City Light Honored to Witness Swinomish Tribe’s Blessing of the Fleet and First Salmon Ceremony

Seattle City Light Environmental Affairs Director Lynn Best was honored to be called as one of four witnesses for this year's Blessing of the Fleet and First Salmon Ceremony by the Swinomish Indian Tribal Community.

Seattle City Light Environmental Affairs Director Lynn Best was honored to be called as one of four witnesses for this year’s Blessing of the Fleet and First Salmon Ceremony by the Swinomish Indian Tribal Community.

The celebration, marking the beginning of the fishing season, seeks to honor and protect the tribe’s fishing fleet. After a seafood feast of salmon, halibut, crab, prawns, mussels and clams, representatives from the Catholic, Shaker and Pentacostal faiths said blessings over the remains of four wild chinook salmon from the Skagit River.

The fish were wrapped in cedar boughs and carried by young men from the tribe. Following the ceremony, the young men and tribal fishermen released the salmon to all four directions.

Swinomish tribe members harvest salmon and steelhead from the Skagit River where Seattle City Light operates three hydroelectric dams that produce about 20 percent of the utility’s power. City Light works closely with tribal staff on flow management for the river and fish habitat restoration activities as part of the utility’s operating license for the dams.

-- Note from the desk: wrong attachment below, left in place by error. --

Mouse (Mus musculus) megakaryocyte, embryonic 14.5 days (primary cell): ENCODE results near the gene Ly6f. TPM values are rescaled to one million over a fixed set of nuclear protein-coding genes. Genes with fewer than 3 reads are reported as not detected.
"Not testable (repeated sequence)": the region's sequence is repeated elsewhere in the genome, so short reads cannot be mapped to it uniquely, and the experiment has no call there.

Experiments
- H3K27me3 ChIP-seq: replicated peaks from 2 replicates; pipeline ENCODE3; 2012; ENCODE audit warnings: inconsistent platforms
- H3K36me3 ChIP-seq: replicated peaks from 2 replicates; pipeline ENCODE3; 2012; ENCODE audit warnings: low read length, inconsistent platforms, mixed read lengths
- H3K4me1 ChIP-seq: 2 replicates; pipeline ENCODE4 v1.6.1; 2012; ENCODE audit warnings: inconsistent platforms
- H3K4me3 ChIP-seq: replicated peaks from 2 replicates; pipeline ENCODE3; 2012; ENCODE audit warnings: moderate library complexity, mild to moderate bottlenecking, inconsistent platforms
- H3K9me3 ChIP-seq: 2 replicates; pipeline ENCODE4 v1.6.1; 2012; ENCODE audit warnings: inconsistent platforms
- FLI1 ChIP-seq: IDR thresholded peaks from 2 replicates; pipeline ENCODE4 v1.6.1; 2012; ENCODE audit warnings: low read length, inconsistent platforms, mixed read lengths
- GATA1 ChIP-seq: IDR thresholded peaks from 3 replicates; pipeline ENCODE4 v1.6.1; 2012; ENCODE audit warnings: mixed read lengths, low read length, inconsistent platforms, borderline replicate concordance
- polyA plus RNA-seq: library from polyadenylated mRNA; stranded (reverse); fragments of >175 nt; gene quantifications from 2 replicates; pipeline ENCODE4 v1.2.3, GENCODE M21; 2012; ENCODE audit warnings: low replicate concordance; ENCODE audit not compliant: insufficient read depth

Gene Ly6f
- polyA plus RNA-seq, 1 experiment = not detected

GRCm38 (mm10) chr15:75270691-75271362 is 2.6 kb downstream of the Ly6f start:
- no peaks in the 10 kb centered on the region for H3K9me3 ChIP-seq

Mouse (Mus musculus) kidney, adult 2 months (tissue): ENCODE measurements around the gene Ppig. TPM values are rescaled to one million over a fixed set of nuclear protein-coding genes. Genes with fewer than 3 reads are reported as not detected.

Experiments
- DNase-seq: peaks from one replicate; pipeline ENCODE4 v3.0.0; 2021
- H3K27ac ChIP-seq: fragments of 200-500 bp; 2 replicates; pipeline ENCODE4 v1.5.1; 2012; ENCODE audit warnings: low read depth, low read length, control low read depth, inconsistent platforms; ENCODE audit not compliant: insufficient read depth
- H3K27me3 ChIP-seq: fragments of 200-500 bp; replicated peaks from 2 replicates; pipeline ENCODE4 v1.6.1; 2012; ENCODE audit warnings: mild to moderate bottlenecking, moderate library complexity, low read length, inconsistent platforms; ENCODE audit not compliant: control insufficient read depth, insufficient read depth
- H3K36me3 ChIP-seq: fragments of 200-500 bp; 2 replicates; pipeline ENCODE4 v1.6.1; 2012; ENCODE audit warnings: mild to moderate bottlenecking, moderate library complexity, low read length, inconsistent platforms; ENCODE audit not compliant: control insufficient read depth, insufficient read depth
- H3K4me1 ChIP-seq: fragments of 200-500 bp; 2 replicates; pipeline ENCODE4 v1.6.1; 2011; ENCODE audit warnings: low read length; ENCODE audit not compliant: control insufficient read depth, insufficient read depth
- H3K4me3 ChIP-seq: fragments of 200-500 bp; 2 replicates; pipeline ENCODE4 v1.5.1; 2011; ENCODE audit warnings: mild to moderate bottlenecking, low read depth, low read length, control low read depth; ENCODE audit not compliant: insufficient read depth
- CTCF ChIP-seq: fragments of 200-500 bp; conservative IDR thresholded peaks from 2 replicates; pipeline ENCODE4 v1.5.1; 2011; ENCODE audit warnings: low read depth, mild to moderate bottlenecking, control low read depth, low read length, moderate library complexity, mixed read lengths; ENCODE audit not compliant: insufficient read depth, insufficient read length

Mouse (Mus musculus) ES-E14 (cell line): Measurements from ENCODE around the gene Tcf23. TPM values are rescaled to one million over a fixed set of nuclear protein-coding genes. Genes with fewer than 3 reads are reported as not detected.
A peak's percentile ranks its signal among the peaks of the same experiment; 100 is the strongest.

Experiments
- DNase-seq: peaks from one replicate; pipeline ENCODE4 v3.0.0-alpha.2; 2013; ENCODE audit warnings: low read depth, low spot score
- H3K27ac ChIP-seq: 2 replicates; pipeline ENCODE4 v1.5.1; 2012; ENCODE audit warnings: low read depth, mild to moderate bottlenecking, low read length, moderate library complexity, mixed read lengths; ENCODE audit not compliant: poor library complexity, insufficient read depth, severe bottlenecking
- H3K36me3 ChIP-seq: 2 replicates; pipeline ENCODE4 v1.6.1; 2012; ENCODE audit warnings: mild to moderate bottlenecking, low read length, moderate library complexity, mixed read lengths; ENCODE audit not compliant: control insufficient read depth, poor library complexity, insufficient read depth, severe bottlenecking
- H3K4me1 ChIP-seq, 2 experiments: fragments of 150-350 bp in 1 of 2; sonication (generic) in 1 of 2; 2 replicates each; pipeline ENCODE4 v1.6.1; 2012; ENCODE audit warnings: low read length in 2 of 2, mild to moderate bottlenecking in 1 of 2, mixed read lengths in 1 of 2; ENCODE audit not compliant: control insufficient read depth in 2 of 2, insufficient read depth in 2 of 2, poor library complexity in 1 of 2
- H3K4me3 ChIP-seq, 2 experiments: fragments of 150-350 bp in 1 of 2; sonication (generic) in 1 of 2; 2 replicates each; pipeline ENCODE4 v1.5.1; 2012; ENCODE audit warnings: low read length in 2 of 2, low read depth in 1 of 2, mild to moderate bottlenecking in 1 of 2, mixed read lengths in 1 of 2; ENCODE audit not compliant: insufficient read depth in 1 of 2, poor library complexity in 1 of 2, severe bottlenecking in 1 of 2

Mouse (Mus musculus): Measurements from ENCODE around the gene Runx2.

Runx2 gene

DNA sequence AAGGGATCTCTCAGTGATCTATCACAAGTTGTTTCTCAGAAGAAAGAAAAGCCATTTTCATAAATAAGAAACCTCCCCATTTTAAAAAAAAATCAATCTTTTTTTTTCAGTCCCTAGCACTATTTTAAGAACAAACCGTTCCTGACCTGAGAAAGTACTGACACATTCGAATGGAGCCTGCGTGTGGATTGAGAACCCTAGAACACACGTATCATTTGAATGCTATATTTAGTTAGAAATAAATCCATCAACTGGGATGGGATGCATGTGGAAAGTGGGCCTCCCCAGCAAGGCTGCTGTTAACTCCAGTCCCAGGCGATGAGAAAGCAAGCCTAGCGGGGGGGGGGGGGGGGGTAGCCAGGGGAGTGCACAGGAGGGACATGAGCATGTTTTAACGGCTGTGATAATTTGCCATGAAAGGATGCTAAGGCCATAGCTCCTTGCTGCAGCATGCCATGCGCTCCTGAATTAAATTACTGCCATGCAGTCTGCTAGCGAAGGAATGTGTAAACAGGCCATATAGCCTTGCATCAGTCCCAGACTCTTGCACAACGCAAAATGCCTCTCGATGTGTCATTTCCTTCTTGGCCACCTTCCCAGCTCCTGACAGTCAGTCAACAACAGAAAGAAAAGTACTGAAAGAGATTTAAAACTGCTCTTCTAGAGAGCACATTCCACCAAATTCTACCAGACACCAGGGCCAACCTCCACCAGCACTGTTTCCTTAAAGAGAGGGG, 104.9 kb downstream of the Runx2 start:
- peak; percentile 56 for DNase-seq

Other invited witnesses were Billy Frank Jr., chair of the Northwest Indian Fisheries Commission; Shirley Soloman, Executive Director of the Skagit Watershed Council; and Pat Pattillo from the Washington Department of Fish and Wildlife.

Frank, a Nisqually tribal member, is one of the best known American Indian environmental leaders in the Pacific Northwest. He is best known for his grassroots campaign for fishing rights on the Nisqually River in the 1960s and 1970s. He is also known for promoting cooperative management of natural resources.

Tribes reserved the right to fish, hunt and gather shellfish in treaties with the U.S. government negotiated in the mid-1850s. But when tribal members tried to exercise those rights off-reservation they were arrested for fishing in violation of state law.

Frank was arrested more than 50 times in the Fish Wars of the 1960s and 1970s because of his intense dedication to the treaty fishing rights cause. The tribal struggle was taken to the courts in U.S. v. Washington, and Judge George Hugo Boldt found in favor of the Indians in 1974. The Boldt Decision established the 20 treaty Indian tribes in western Washington as co-managers of the salmon resource with the State of Washington and re-affirmed the tribal right to half of the harvestable salmon returning to Western Washington.

You can watch a video of the May 16 event here.